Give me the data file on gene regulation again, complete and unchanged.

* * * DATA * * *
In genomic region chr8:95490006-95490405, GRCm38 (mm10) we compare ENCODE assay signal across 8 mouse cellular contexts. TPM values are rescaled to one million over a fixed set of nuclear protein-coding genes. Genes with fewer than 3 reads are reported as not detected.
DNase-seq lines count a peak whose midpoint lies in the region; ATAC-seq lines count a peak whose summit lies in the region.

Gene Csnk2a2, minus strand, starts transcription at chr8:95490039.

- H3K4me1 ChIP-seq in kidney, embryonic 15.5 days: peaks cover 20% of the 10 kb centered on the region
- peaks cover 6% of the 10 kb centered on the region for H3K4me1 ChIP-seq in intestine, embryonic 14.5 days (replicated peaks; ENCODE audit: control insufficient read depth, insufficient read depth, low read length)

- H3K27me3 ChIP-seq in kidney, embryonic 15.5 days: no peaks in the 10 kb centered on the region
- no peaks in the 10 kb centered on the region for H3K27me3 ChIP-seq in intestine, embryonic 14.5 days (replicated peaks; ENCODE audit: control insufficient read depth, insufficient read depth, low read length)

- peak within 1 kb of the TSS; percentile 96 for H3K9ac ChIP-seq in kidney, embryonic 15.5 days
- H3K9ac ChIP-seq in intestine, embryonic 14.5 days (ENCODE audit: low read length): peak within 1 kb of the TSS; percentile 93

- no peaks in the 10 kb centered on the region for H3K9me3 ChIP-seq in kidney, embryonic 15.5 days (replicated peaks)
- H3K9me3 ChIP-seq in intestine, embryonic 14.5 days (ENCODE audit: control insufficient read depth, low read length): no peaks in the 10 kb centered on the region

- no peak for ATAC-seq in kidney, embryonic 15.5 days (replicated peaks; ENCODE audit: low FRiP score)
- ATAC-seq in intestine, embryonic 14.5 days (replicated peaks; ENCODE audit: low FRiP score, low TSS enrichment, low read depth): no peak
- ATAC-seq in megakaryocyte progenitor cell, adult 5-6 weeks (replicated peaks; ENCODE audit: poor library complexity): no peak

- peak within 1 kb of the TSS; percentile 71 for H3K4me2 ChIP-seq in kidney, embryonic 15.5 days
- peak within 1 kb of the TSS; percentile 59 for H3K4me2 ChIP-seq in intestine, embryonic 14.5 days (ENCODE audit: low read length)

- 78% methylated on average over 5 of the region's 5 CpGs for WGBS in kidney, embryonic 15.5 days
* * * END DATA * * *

In genomic region chr8:95490006-95490405, GRCm38 (mm10) we compare ENCODE assay signal across 8 mouse cellular contexts. TPM values are rescaled to one million over a fixed set of nuclear protein-coding genes. Genes with fewer than 3 reads are reported as not detected.
DNase-seq lines count a peak whose midpoint lies in the region; ATAC-seq lines count a peak whose summit lies in the region.

Gene Csnk2a2, minus strand, starts transcription at chr8:95490039.

- H3K4me1 ChIP-seq in kidney, embryonic 15.5 days: peaks cover 20% of the 10 kb centered on the region
- peaks cover 6% of the 10 kb centered on the region for H3K4me1 ChIP-seq in intestine, embryonic 14.5 days (replicated peaks; ENCODE audit: control insufficient read depth, insufficient read depth, low read length)

- H3K27me3 ChIP-seq in kidney, embryonic 15.5 days: no peaks in the 10 kb centered on the region
- no peaks in the 10 kb centered on the region for H3K27me3 ChIP-seq in intestine, embryonic 14.5 days (replicated peaks; ENCODE audit: control insufficient read depth, insufficient read depth, low read length)

- peak within 1 kb of the TSS; percentile 96 for H3K9ac ChIP-seq in kidney, embryonic 15.5 days
- H3K9ac ChIP-seq in intestine, embryonic 14.5 days (ENCODE audit: low read length): peak within 1 kb of the TSS; percentile 93

- no peaks in the 10 kb centered on the region for H3K9me3 ChIP-seq in kidney, embryonic 15.5 days (replicated peaks)
- H3K9me3 ChIP-seq in intestine, embryonic 14.5 days (ENCODE audit: control insufficient read depth, low read length): no peaks in the 10 kb centered on the region

- no peak for ATAC-seq in kidney, embryonic 15.5 days (replicated peaks; ENCODE audit: low FRiP score)
- ATAC-seq in intestine, embryonic 14.5 days (replicated peaks; ENCODE audit: low FRiP score, low TSS enrichment, low read depth): no peak
- ATAC-seq in megakaryocyte progenitor cell, adult 5-6 weeks (replicated peaks; ENCODE audit: poor library complexity): no peak

- peak within 1 kb of the TSS; percentile 71 for H3K4me2 ChIP-seq in kidney, embryonic 15.5 days
- peak within 1 kb of the TSS; percentile 59 for H3K4me2 ChIP-seq in intestine, embryonic 14.5 days (ENCODE audit: low read length)

- 78% methylated on average over 5 of the region's 5 CpGs for WGBS in kidney, embryonic 15.5 days